Sanibel History Damaged But Not Destroyed By Ian

by SC Reporter Cassanda Wilkins

The Sanibel Historical Museum and Village has begun the cleanup process after several buildings were damaged, but not destroyed, by Hurricane Ian. The Village is being cleaned by Belfor, a restoration contractor for the city.

“I was there the other day, and they are doing a fantastic job. They have even cleaned up all the damaged landscape. So that is very encouraging to me,” said Director Emilie Alfino.

The Sanibel Historical Museum and Village is closed after Hurricane Ian damaged several of its buildings. SC photo by Shannen Hayes

There are 10 buildings unique to the Sanibel Historical Museum and Village which have been around for more than a century. While the buildings are still standing, there was varying levels of damage that will take time to repair. The Sanibel School House, established in 1896, is one of the main buildings heavily damaged in the storm.

“It was wrecked and tilted off its foundation,” said Alfino. “The Belfry (a bell tower) was blown away. Recently, Belfor shored up the side of the building that is crooked. I would consider that a big accomplishment for us. It caused some other problems, for example, on the opposite side of the building we lost some original windows. Which was really a shame, but it had to be done.”

The Museum and Village, founded in 1984, sits on city-owned land on Dunlop Road. It tells the story of the island from the Calusa and Spanish eras to the early pioneer families who settled here in 1800s. Each building had been restored to its original state and volunteer docents shared the stories of Sanibel with nearly 10,000 visitors each year.

The Sanibel Historical Museum & Village before Hurricane Ian struck on Sept. 28. Volunteer docents shared the island’s history with nearly 10,000 visitors each year. A reopening date has not be set.

However, two front desk receptionists have been furloughed since the storm. A volunteer receptionist has been working hourly, much less than her normal schedule since there are no volunteers to coordinate with the museum’s closing. The finance assistant as well as the executive director have been working half-time.

The Village will remain closed until further notice. Alfino said “it’s hard to have a timeline.”

“We just don’t know when all the work will be done,” she said. “As far as reopening, it’s hard to look that far into the future. It’s going to take quite some time. I can’t even go in to get files or computers or anything like that.”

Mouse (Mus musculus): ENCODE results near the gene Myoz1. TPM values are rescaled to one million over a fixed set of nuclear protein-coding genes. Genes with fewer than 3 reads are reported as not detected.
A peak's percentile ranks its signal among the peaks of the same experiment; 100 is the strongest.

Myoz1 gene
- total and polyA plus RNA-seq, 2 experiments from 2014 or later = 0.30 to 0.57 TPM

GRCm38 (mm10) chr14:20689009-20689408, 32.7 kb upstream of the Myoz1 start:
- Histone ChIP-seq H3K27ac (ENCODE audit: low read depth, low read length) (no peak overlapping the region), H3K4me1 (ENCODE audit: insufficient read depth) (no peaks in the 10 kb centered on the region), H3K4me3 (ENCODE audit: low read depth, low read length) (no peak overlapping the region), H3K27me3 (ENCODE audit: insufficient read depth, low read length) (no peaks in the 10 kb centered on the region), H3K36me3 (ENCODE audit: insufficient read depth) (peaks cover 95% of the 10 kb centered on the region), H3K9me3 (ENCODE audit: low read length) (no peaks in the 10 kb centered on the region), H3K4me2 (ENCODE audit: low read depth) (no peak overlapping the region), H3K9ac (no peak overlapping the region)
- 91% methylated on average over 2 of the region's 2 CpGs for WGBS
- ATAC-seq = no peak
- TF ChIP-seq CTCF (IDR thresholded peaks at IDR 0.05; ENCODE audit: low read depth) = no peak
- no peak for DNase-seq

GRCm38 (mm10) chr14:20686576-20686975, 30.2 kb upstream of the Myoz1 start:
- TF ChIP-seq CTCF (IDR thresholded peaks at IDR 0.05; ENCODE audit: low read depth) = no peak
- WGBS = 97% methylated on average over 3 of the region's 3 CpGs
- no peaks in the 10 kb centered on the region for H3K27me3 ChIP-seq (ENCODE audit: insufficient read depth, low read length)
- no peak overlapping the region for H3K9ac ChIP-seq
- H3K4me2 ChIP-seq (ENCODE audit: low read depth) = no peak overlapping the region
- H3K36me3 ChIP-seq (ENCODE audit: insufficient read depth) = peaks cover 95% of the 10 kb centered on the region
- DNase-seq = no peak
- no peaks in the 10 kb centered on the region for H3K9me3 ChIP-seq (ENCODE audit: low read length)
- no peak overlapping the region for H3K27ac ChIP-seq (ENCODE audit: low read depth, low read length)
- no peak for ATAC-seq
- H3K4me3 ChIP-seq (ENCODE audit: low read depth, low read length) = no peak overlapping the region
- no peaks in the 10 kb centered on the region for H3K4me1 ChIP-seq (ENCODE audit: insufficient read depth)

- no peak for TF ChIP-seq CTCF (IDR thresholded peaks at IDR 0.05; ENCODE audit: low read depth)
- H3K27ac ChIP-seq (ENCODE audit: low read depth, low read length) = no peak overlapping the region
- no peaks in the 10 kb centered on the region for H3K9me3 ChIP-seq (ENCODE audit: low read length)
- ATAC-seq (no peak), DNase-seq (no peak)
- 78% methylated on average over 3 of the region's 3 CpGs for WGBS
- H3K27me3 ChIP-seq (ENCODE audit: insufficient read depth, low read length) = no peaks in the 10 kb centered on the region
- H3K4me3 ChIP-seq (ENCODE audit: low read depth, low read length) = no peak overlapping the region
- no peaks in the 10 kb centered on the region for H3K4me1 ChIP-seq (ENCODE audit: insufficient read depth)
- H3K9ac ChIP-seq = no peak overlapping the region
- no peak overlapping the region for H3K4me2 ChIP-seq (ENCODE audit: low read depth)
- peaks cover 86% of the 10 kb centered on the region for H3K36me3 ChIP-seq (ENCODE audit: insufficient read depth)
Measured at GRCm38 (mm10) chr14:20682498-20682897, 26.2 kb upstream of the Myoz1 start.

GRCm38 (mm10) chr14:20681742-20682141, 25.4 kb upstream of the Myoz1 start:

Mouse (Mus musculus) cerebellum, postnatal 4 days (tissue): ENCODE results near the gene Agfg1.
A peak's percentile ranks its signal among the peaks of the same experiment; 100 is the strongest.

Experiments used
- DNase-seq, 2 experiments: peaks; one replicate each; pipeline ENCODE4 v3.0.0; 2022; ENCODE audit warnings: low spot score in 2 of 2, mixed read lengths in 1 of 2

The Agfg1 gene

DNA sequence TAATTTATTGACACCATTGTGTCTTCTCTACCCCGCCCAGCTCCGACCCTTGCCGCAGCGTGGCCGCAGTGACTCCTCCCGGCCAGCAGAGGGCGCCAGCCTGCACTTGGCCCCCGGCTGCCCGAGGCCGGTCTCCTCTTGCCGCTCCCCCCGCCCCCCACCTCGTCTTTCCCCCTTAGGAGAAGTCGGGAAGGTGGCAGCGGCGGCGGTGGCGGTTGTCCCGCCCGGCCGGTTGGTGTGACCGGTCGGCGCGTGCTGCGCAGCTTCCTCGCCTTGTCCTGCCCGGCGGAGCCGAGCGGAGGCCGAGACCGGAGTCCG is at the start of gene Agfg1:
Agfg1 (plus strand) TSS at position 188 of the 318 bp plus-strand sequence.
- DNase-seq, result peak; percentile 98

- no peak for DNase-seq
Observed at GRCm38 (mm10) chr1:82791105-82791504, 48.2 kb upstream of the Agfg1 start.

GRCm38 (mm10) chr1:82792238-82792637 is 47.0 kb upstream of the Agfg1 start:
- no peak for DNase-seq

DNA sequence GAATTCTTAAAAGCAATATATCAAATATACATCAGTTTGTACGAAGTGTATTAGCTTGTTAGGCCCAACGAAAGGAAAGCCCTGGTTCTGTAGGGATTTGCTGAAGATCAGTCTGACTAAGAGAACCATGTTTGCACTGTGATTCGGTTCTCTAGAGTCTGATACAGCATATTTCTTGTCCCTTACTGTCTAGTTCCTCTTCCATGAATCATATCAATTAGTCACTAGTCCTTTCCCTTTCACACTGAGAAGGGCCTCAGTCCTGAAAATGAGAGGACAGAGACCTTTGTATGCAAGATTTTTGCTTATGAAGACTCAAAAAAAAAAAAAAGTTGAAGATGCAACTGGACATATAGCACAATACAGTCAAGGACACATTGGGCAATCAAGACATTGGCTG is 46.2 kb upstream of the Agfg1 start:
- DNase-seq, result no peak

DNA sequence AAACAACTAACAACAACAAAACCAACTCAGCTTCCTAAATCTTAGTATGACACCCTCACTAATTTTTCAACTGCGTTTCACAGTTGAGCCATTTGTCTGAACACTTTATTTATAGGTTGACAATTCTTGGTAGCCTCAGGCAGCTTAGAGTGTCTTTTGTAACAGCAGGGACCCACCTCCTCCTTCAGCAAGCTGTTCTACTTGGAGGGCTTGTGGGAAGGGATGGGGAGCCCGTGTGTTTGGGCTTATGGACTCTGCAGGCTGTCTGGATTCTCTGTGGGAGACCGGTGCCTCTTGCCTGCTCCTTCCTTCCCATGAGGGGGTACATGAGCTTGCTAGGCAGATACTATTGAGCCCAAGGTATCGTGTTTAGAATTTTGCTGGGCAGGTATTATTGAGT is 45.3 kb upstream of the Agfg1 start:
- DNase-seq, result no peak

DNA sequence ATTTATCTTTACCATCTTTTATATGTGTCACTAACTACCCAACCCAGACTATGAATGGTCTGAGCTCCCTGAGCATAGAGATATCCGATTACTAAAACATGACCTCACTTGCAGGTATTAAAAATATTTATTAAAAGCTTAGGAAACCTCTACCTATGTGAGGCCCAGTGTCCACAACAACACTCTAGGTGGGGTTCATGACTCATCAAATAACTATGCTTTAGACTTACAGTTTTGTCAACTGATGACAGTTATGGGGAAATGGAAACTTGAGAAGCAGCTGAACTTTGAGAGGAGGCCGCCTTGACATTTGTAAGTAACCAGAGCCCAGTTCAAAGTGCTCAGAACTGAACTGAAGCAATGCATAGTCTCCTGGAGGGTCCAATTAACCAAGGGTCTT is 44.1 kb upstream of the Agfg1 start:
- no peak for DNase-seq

Preliminary insurance estimates come to approximately $1.35 million in damage to the Village. A designated team to assist with artifact protection has been established and volunteering to help with mitigation measures is encouraged, as the organization works with the city on a plan.

In the meantime, the museum is diligently working towards cleaning out the buildings and repairing the damage.

“In an ironic sort of way this has enabled us to clean out all our buildings and clean everything that’s in the buildings,” said Alfino. “So that when it’s put back in, we’re starting from a clean slate and we’re able to determine what should be there, and what needs to be rearranged.”

“We’re very grateful that the buildings survived,” Alfino said. “They are over 100 years old. We were scared when the storm was going on that we were going to lose these buildings. But they’re all standing, and they can all be fixed.”

Anyone who would like to help the museum and village in the recovery process, either by volunteering or making a donation, can visit or email

Comments (1)

  1. Ginny Darby (Docent, Historical Museum and Village)

    Great article on the Historical Village. Sanibel lost two treasured historic structures when Hurricane Ian destroyed the keepers cottages at the lighthouse. In the wake of Ian, Sanibel history—hugely impacted by hurricanes—is more important to preserve than ever.

    One note, there’s a typo in the article—the schoolhouse was established in 1896 on the corner of Periwinkle Way and Bailey Road. In 1903 it was moved farther up Periwinkle. Sanibel was uninhabited in 1826.

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